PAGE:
I thank the noble Lord and the noble Baroness for Amendments 90 and 91 relating to Ofcom reporting. Ofcom has been regulating television and radio broadcasters since 2003, and we have confidence in its ability to continue to do so in the face of the changes brought about by the Bill. I appreciate what lies behind their amendments, which would ensure that the scope of the regulator’s functions, powers and duties—as well as its resources and capacity to deliver on its programme of work—is regularly reviewed. I am glad to say that there are already existing legislative requirements for Ofcom to report annually on how it carries out its functions. This information is published and laid before both Houses of Parliament, allowing the public and Parliament alike an opportunity for scrutiny.

In particular, Ofcom is already required to prepare a report on the carrying out of its functions each financial year, under paragraph 12 of the Schedule to the Office for Communications Act 2002. This includes reporting on its work, performance and finances, as well as any other matters requested by the Secretary of State. The last such report was published last July. This existing requirement combines some of the issues featured in the noble Lord’s and the noble Baroness’s amendments. More widely, it allows Ofcom to give a complete overview of its work. I hope that will reassure them.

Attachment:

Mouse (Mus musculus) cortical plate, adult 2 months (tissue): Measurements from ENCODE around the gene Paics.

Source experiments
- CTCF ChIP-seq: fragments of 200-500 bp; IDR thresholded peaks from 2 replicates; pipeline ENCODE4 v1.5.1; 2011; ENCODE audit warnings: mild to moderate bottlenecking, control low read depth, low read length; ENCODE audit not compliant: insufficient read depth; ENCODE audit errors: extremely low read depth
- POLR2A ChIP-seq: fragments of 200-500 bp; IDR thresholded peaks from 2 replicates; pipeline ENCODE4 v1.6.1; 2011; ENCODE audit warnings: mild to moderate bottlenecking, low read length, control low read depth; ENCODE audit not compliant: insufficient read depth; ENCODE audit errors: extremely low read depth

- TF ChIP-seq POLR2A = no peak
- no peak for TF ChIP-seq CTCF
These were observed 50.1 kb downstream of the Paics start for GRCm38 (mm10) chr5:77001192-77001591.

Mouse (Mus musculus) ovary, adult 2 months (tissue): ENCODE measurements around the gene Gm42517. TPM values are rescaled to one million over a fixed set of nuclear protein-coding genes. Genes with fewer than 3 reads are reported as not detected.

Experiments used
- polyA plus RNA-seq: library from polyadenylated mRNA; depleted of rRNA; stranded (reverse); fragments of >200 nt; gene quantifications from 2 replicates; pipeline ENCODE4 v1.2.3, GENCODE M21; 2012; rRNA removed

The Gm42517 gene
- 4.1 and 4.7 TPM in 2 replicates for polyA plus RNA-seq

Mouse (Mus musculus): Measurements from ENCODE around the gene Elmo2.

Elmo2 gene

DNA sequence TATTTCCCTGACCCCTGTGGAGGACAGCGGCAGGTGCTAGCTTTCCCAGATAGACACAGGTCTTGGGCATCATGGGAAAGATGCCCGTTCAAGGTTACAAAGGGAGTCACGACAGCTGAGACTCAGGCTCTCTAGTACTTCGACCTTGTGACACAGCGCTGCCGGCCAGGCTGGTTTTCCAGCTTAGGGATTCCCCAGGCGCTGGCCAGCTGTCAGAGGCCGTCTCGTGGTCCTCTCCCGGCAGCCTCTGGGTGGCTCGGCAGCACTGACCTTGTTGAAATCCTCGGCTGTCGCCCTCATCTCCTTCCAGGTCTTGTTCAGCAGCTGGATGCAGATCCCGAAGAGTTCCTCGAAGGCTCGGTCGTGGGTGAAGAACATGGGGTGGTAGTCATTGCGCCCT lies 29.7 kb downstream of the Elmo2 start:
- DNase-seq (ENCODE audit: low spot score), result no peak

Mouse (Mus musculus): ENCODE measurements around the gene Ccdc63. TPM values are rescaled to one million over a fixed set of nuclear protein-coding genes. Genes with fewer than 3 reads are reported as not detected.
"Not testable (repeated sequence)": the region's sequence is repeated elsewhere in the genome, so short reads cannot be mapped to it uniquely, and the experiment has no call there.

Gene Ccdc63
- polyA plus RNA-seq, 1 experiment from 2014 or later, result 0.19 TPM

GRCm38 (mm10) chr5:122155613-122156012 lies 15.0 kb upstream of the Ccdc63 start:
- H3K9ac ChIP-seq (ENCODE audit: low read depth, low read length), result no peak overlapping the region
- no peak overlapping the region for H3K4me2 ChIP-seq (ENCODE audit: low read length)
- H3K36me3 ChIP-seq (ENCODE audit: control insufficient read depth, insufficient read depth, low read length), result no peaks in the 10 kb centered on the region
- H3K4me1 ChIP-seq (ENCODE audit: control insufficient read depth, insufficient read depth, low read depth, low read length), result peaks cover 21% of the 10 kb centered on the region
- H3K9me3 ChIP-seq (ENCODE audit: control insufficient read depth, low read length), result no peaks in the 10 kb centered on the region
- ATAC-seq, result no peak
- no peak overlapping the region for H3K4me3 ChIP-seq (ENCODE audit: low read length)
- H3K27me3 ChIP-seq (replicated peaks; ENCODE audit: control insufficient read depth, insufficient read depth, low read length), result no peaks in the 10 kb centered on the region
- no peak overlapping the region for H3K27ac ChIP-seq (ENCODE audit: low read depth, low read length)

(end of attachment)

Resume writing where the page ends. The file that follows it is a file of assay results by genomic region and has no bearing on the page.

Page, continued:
On the noble Lord’s particular questions, the approach we have taken in the Bill is in line with that of other legislation. We have set out clearly defined principles that we want Ofcom to regulate against, and we have provided it with the tools it needs to do the job. On granular decision-making, it is right that Ofcom make these decisions. It has considerable sectoral expertise and is in the best place to judge the impact of its regulatory decisions. Off the back of the Bill, it will run 11 consultations, which will give a wide range of interested parties in the industry and beyond an opportunity to feed into its operational decision-making. Ultimately, Ofcom is in turn accountable to Parliament in the ways I set out earlier in Committee.